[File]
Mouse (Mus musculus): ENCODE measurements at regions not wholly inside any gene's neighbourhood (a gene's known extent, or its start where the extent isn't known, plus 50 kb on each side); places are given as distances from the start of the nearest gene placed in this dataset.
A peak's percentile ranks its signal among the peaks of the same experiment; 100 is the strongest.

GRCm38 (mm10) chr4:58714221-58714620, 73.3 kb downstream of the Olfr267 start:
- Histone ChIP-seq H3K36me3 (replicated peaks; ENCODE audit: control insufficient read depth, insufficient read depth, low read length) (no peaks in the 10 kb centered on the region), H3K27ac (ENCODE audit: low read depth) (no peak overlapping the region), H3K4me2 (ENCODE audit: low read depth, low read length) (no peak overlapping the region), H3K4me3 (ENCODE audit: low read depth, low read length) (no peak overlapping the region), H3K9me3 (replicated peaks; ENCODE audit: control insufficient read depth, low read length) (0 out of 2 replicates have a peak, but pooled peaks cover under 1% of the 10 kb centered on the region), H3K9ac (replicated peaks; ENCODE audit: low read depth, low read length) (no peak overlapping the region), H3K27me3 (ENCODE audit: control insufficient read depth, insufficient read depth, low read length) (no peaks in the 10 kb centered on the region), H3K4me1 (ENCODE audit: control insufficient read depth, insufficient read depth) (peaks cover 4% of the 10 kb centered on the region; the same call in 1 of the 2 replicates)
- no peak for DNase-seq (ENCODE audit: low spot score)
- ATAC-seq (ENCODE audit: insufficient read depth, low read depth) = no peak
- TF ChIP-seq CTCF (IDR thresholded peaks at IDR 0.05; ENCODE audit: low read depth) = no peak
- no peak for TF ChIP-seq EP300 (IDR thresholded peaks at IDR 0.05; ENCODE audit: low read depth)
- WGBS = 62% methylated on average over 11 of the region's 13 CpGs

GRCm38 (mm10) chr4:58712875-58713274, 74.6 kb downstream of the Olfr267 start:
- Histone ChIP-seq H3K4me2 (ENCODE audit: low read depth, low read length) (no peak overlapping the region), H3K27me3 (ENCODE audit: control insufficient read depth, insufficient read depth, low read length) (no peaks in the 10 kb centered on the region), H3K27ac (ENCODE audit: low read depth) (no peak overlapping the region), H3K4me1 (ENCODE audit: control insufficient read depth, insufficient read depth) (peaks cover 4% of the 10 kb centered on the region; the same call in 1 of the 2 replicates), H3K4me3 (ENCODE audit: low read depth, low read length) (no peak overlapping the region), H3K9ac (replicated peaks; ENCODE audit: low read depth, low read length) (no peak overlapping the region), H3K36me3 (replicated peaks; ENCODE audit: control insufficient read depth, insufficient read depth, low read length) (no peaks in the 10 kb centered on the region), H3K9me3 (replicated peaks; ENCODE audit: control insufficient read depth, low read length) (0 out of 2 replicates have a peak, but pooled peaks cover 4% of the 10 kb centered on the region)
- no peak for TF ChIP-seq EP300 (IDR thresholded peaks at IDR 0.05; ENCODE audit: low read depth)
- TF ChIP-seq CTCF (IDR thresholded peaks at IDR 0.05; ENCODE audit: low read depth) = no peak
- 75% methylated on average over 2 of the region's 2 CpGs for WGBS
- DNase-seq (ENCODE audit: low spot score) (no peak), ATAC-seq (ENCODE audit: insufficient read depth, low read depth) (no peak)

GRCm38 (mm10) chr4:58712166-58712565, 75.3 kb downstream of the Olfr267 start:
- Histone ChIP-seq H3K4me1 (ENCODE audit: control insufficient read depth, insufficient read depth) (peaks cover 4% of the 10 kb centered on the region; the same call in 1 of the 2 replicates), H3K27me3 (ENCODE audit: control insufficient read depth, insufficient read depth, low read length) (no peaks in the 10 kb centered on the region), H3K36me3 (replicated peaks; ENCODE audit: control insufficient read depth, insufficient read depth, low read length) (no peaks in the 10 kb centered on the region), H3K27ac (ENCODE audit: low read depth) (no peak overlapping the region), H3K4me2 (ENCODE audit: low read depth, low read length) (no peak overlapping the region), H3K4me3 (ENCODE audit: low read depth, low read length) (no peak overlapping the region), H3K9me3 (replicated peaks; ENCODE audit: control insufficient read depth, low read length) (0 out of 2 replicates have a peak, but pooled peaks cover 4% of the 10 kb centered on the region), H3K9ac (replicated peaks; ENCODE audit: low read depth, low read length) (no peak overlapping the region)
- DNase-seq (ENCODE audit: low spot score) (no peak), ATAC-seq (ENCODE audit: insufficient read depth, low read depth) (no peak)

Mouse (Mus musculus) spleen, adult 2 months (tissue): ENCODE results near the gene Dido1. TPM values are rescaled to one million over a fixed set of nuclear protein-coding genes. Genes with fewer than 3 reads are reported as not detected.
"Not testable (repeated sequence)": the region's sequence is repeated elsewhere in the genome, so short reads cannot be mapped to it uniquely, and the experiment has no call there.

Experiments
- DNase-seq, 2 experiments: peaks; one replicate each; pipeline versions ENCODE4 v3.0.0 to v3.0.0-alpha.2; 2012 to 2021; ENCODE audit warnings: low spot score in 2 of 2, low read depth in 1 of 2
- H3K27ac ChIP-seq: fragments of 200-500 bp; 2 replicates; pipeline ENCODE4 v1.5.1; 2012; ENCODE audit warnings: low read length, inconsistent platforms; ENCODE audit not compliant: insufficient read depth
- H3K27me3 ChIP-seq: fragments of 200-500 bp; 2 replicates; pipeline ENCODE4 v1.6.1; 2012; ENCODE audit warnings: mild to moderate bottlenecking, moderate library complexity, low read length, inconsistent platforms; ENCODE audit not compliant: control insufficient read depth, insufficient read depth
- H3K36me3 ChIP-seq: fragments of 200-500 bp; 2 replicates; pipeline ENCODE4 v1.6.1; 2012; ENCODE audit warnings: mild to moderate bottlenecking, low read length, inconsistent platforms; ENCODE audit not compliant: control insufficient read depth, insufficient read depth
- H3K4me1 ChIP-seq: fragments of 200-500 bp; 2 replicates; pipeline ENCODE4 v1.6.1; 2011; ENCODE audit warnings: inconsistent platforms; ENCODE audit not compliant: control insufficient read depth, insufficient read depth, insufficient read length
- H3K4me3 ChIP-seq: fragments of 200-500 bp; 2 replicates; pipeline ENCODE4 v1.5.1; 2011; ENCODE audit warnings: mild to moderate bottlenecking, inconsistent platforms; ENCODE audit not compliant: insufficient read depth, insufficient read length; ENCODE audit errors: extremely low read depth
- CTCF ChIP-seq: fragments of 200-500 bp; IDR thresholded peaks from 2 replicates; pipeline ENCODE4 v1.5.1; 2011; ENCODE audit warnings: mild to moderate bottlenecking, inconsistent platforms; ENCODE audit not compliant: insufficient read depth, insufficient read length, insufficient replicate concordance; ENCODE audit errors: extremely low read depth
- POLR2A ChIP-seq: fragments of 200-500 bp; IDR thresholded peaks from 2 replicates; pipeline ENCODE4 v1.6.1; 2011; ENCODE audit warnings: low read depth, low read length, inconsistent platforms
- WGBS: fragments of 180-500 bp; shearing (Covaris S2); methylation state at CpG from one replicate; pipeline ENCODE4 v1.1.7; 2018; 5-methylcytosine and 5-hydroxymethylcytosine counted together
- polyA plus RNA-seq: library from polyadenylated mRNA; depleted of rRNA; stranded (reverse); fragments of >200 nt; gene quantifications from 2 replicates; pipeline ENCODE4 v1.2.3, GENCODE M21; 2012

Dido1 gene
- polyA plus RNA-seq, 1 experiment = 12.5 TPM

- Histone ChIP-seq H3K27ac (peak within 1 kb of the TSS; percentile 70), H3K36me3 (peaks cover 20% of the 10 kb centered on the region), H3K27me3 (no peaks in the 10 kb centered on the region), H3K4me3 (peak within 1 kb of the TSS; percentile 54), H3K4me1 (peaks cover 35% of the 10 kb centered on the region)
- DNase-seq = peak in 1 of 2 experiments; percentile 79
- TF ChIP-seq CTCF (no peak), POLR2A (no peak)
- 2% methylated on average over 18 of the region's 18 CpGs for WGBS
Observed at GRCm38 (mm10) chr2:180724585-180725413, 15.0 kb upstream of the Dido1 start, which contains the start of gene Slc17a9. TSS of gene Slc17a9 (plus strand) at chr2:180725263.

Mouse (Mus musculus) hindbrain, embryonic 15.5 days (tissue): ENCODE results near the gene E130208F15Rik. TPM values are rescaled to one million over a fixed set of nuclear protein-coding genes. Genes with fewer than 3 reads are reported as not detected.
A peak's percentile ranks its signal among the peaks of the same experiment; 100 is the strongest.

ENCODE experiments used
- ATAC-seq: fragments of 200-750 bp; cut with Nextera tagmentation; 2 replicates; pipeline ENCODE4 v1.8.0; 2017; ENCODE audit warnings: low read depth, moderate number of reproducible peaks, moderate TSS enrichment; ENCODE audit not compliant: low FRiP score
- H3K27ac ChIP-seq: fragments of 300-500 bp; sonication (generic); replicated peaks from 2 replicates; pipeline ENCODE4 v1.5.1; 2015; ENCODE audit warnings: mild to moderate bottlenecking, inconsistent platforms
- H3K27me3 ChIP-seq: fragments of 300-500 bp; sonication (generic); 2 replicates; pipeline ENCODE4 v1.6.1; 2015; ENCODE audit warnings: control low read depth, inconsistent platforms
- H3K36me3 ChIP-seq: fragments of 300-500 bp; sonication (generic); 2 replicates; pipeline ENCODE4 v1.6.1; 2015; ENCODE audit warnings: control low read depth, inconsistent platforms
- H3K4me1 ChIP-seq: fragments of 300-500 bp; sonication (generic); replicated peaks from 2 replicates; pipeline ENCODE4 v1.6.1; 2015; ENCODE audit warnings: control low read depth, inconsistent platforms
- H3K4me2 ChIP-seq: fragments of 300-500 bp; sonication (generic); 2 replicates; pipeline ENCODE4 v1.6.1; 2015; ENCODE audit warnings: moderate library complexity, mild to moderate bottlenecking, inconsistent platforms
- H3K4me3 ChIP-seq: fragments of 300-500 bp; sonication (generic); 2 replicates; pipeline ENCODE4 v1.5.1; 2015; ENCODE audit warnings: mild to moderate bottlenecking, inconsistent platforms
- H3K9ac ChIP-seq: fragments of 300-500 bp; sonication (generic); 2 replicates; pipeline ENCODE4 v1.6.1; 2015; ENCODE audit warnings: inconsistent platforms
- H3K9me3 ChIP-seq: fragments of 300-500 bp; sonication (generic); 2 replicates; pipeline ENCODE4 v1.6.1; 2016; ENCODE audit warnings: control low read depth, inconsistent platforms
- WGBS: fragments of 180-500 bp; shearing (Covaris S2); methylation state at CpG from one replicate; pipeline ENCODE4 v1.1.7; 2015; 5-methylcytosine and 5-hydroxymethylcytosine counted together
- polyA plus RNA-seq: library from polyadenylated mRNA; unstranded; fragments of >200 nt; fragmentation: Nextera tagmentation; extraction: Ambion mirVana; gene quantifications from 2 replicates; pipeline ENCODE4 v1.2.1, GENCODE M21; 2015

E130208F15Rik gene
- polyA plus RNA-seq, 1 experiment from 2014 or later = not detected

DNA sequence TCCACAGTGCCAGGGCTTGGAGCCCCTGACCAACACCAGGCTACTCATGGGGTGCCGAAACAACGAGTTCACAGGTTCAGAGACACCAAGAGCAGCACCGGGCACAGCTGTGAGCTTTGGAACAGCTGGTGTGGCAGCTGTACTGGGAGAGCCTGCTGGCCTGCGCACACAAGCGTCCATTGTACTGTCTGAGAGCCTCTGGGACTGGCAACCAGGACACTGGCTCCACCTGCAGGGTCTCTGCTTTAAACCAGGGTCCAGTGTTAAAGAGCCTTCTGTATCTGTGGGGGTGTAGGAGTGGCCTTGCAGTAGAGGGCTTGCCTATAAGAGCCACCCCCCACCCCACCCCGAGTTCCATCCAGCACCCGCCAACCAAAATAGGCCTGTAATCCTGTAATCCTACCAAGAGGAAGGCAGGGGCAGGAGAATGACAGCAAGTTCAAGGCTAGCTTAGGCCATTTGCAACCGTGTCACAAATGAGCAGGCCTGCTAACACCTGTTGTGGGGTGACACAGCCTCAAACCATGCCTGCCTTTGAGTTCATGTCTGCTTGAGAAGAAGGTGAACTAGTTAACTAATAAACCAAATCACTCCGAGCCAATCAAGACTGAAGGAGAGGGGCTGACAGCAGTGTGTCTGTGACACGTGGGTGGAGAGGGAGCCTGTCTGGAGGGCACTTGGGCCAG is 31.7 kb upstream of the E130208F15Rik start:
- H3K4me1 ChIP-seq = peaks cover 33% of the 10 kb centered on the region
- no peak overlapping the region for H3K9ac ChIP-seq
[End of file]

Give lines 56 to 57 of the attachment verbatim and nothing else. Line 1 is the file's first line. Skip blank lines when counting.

- H3K4me1 ChIP-seq = peaks cover 33% of the 10 kb centered on the region
- no peak overlapping the region for H3K9ac ChIP-seq